Opticron Traveller BGA ED 10x32 Binocular Review

I decided to test and review the 10x32 Opticron Traveller binocular and below are my findings:

Main Aspects:

  • Mid-High Value Bins - approx $440 / £300
  • Single Top-Hinge Body Design
    • Dimensions: 4.7in (11.9cm) x 4.5in (11.5cm)
    • Weight 16ozs (453g)
  • Waterproof & Nitrogen Filled Chassis
    • Material: Polycarbonate
  • Optics:
    • Fully Multi-Coated
    • 32mm Objective Lenses
      • ED Lens Elements
    • BaK-4 Roof Prisms
      • Phase Corrected
      • Dielectric Coated
  • Field of View: 339ft at 1000yds
  • Min Focus Distance: 5.9ft
  • Eye Relief: 17mm

Just by taking a quick look at these standout points, you can already get a pretty good idea of the potential quality and capabilities, but let's take a closer look at each aspect and try and separate the marketing hype from how they perform in the real world:

The Body

Holding the Opticron Traveller BGA ED 10x32 BinocularsDesign
The general shape of the Opticron Traveller BGA ED 10x32 Binoculars is basically that of a standard roof prism design, but there are a number of small differences that give it a quite modern and streamlined appearance that does in my opinion mark it out a little from the crowd and gives it a touch of uniqueness that I really like.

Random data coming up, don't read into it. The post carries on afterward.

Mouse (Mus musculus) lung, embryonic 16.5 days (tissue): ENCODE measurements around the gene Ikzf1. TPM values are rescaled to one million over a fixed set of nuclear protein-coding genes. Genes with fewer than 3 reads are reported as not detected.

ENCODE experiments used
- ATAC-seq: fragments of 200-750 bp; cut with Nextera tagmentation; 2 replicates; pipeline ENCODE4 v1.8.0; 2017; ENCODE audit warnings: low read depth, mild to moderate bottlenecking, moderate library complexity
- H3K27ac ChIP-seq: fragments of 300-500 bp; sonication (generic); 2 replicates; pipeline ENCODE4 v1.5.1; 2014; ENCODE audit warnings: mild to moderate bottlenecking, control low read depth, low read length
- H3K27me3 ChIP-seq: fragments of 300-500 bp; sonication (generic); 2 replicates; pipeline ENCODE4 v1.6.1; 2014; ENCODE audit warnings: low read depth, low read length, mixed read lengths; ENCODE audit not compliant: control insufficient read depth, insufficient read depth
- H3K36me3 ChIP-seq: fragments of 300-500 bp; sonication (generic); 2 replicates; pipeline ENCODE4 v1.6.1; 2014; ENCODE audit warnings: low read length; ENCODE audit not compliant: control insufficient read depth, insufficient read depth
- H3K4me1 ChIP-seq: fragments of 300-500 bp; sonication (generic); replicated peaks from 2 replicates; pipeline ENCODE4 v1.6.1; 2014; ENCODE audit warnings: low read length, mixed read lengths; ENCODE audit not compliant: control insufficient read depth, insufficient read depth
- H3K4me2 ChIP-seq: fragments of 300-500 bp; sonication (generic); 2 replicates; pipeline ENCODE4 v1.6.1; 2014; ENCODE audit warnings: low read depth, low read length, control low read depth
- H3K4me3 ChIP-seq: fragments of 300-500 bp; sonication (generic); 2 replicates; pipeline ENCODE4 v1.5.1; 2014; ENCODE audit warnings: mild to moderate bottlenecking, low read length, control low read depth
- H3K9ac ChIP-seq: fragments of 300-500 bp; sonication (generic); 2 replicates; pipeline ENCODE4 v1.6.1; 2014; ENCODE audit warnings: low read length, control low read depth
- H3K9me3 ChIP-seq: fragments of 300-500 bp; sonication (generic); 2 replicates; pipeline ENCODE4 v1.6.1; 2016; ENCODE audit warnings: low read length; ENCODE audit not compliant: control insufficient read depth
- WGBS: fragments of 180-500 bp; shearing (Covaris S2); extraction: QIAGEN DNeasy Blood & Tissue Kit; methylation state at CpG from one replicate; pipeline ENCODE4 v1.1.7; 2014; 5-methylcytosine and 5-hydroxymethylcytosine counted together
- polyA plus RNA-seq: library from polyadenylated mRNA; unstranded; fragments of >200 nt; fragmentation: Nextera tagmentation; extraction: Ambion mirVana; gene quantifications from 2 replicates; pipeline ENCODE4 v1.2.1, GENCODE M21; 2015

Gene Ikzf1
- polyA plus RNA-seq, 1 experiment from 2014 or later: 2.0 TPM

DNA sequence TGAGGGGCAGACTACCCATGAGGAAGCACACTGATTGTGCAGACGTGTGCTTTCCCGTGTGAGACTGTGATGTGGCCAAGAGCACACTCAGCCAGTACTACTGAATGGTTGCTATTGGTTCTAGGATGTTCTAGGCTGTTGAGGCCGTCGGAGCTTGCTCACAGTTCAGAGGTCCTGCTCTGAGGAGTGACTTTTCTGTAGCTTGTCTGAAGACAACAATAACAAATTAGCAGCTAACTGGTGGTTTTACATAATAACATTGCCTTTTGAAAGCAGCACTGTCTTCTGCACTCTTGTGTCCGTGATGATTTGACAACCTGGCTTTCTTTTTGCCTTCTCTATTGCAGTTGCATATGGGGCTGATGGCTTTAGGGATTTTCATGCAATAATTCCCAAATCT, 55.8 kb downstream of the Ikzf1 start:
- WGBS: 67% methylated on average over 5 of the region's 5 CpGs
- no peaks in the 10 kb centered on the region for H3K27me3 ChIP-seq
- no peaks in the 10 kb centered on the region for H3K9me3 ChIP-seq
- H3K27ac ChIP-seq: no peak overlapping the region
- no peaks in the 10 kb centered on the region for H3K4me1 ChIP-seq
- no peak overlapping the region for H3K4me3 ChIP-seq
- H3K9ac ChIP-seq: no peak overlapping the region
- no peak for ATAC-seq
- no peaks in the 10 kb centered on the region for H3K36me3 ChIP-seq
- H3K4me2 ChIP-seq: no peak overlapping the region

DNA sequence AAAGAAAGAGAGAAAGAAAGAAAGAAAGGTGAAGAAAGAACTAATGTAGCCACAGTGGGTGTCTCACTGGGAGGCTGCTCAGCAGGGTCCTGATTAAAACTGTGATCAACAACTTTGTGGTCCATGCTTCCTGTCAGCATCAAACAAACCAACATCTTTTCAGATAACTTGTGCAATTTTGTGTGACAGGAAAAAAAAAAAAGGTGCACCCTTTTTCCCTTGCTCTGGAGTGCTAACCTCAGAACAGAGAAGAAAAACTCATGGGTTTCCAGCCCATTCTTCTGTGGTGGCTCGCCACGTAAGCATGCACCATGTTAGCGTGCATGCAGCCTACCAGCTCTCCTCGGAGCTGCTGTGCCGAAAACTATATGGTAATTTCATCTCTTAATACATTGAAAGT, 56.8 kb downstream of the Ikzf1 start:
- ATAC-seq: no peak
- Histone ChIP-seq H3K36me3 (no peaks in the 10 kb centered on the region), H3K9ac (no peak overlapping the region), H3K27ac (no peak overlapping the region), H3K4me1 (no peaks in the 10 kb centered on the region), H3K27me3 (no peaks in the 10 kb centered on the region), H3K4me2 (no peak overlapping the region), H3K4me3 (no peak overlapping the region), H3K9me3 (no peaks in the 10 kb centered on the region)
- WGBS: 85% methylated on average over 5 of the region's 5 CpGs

I think the main contributor to this is the relatively thin single bridge that is very obviously positioned closer to the ocular lenses than the objectives.

This thin top hinge design has an advantages other than aesthetics in that it opens up more of the barrel to more securely grasp onto when carrying your instrument about.

The potential down side of this is that the thinner bridge and the added leverage effect of the length of the barrel to it is that there is more chance of misalignment. However the bridge on my sample Opticron Traveller Binocular felt as robust and secure as most wider, beefier designs so this is not something I would be too concerned with on these.

Opticron Traveller BGA ED 10x32 Binoculars

Underside of the Opticron Traveller BGA ED 10x32 BinocularsRubber Exterior